Electric vehicle, EV, New trucks, Opinion, Zero emissions

If we don’t act now, we’ll be left in the dust

I will never forget the moment I realised with crystal clarity that Australian trucking risks being left behind by the technological revolution that is zero emission heavy vehicles. 

I was at a panel discussion on hydrogen at the Advanced Clean Transportation Expo in Las Vegas last month.

The crush of people determined to hear the latest about hydrogen technology literally took my breath way. 

There were thousands of people in that room. Every seat was taken and it was standing room only.

I was nearly crushed against the wall and there were people jostling for position outside the door. 

The speakers on the panel were all experts but that’s not what struck me. What really hit me was the hunger of the crowd to know more….and know it now. 

The urgency has been prompted by industry-transforming regulations introduced in the US and Europe.

These regulations have inspired a deluge of research and innovation that was honestly awe-inspiring to witness. 

The conference’s giant exhibition hall was full of companies working at speed to address the issues the Australian trucking industry knows all too well.  

Clearly range anxiety is top of mind. So too are issues like: charging infrastructure; charging time; up-front costs; vehicle weight and even the question of who will fix these vehicles if they break down on the road. 

What I saw was thousands of companies tackling these issues head on. 

For example, I spoke to companies that cover every area of the charging experience including: new superfast chargers that dramatically slash charging times; the software behind the charging infrastructure and even the company that designs the handles on the chargers themselves. 

Kylie Johnson checks out the new zero emission models at the Daimler stand in Las Vegas. Image: Kylie Johnson

Is the technology perfect? No but it’s evolving at phenomenal speed. Companies both overseas and in Australia are throwing everything at it. OEMS like Volvo, Einride, Hyundai and Toyota are all rolling out zero emission heavy vehicles.

If you’re an Australian trucking operator waiting for a sign to look seriously at zero emission heavy vehicles, this is it.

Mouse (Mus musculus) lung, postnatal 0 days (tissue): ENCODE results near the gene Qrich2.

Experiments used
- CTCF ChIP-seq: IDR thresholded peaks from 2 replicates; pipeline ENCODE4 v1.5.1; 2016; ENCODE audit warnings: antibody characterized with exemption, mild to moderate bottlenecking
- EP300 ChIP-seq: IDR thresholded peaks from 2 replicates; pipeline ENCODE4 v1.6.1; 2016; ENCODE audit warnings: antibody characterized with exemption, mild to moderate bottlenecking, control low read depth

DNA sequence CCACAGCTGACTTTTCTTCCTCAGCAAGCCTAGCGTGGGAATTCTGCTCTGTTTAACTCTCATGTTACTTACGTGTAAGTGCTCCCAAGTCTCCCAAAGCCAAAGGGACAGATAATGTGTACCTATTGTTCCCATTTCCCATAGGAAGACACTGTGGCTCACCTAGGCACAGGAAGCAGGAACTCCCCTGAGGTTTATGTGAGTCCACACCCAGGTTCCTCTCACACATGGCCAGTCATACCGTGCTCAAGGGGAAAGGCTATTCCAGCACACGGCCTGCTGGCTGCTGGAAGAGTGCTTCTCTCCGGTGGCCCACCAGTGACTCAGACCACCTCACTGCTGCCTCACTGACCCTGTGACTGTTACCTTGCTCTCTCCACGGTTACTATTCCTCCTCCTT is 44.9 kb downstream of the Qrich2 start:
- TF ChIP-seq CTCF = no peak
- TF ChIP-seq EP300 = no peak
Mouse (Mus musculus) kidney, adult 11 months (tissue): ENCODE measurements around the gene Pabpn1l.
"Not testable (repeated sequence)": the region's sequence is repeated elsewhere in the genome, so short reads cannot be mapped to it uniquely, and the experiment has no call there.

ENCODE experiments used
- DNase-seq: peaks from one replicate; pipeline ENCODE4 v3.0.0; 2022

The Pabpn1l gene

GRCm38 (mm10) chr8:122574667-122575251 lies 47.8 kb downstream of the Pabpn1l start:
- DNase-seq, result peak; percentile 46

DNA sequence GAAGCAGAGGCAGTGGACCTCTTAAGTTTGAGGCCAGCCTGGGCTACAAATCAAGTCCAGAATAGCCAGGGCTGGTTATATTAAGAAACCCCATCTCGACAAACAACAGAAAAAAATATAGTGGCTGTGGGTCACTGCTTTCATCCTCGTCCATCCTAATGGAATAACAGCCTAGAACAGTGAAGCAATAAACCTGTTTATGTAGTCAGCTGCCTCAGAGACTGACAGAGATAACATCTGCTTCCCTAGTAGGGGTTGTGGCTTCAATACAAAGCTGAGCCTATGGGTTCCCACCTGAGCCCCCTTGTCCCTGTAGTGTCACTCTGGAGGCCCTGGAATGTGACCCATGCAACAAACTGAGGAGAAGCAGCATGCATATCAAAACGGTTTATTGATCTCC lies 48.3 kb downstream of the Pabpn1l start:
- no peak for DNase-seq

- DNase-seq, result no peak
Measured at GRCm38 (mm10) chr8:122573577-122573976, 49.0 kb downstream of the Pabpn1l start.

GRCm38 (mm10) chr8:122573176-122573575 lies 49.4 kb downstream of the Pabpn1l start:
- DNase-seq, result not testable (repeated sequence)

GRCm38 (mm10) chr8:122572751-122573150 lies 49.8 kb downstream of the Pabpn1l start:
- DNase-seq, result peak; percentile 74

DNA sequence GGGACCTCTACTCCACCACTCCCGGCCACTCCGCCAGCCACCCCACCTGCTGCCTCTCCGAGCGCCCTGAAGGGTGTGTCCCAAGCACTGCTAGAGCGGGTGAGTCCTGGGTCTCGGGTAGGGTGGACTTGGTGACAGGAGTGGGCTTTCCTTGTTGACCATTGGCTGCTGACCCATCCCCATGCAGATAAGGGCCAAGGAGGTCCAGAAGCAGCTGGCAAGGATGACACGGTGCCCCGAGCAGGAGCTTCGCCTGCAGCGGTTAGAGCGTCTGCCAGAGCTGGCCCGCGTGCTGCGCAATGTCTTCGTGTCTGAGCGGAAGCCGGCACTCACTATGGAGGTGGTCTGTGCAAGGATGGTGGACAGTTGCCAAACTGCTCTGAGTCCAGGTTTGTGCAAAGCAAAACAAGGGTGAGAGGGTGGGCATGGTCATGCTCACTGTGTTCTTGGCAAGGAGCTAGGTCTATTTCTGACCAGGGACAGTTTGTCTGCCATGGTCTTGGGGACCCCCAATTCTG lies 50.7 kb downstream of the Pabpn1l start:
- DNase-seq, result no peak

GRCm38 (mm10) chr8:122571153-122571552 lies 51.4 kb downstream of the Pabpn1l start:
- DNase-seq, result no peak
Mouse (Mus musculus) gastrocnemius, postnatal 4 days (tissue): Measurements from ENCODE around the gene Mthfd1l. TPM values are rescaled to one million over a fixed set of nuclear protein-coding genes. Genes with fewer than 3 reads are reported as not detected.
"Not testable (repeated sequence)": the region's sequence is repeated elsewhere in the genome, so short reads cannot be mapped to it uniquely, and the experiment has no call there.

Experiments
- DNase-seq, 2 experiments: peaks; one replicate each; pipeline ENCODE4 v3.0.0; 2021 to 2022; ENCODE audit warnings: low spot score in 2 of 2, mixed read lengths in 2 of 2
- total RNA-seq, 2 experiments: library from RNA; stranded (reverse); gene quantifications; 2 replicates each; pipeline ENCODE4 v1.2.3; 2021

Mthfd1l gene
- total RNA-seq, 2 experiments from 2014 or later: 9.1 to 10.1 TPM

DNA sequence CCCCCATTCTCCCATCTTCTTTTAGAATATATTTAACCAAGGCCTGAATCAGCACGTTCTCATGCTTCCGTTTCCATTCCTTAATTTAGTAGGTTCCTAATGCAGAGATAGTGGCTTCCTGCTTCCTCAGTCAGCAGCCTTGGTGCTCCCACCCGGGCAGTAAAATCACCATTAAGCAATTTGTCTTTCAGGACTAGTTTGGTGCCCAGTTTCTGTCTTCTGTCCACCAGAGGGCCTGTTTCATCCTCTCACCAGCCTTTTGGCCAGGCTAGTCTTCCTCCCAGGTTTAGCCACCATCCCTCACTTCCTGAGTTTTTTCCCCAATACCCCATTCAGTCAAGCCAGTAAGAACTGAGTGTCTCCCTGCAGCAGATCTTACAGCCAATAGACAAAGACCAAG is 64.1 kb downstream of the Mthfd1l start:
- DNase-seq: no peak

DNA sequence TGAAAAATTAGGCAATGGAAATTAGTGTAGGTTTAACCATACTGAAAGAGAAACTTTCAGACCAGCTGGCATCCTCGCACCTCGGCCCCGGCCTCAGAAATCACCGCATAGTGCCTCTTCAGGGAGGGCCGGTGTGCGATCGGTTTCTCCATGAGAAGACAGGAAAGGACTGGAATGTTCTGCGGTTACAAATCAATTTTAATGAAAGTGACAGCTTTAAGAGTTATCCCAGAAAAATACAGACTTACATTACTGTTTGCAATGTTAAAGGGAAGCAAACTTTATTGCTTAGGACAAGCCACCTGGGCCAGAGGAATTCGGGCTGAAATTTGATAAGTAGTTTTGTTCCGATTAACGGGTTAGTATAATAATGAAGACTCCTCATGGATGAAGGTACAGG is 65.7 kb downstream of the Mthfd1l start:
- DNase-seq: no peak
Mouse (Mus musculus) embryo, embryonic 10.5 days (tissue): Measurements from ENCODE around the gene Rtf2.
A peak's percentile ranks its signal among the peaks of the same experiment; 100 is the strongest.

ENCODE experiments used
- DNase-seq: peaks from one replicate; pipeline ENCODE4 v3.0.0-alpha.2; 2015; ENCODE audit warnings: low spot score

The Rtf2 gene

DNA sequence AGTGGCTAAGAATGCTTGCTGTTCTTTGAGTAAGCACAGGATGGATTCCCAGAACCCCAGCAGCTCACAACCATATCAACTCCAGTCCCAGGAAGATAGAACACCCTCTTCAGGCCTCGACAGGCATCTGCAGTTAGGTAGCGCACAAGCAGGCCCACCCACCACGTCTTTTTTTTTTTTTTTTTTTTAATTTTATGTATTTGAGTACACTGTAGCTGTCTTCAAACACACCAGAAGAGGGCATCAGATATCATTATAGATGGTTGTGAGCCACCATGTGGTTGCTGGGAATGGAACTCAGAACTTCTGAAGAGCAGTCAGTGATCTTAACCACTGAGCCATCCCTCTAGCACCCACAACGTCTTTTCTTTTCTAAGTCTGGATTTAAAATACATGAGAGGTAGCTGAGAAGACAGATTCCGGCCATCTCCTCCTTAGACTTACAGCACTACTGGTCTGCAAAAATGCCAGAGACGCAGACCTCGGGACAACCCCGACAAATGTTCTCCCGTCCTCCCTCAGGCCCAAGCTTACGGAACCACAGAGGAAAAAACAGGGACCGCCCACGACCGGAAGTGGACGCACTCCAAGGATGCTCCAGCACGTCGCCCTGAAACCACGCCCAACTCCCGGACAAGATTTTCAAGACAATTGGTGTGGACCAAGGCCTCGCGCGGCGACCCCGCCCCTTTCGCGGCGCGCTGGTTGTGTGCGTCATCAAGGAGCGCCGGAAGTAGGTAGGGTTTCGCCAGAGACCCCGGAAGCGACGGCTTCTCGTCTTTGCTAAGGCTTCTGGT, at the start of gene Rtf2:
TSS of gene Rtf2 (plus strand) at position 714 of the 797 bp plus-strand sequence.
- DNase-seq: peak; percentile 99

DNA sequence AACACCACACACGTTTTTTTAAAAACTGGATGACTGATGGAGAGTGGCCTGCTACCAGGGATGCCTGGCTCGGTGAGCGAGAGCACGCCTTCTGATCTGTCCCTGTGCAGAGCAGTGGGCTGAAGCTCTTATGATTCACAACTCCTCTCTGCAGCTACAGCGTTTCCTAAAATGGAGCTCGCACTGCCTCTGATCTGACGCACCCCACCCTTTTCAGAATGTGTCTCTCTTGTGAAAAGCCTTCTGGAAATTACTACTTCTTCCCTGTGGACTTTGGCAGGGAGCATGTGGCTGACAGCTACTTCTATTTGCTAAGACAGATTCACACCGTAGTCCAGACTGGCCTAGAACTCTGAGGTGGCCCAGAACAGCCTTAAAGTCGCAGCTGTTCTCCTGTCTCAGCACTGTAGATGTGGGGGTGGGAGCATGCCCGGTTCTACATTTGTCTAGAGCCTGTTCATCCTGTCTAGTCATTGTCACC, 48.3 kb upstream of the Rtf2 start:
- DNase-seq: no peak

The success of the recent TruckShowX conference in Australia, along with the work of industry organisations like NatRoad. the Australian Trucking Association and the Western Roads Federation, shows change is coming. 

The last thing the Australian trucking industry needs is the government to introduce legislation late in the game and force operators to scramble to move to the new technologies.  

Australia has already started the regulation process, initiating an industry consultation, called the Transport and Infrastructure Net Zero Consultation Roadmap. 

The Department of Infrastructure says the consultation will “inform the development of the final Transport and Infrastructure Net Zero Roadmap and Action Plan. This plan will set out our actions to decarbonise transport and transport infrastructure.”

I’m not a trucking expert, but I have worked in communication and community engagement for 30-plus years. I can tell you this consultation is a sure sign government regulation is heading our way. 

We can’t stay in this cycle of confusion, refusing to accept the reality that has already hit the US and European operators. 

My concern is that if the Australian trucking industry waits any longer, we’ll be swamped by the tidal wave that’s coming. 

There’s no point pretending zero emission trucking will be all sunshine and rainbows. 

I saw US organisations talk about the challenges and frustrations of introducing the new technology but the bottom line is, they’re doing it. 

In Australia, we’re falling behind and the future is coming at us a million miles an hour. 

The Australian trucking industry has never shied away from a challenge. We simply can’t afford to now. 

If we don’t act, we’ll be left in the dust. 

• Kylie Johnson is an Australian communications consultant at Bright Sparks Consulting, who is currently overseas on a Churchill Fellowship researching the communication challenges around zero emission heavy vehicles. 

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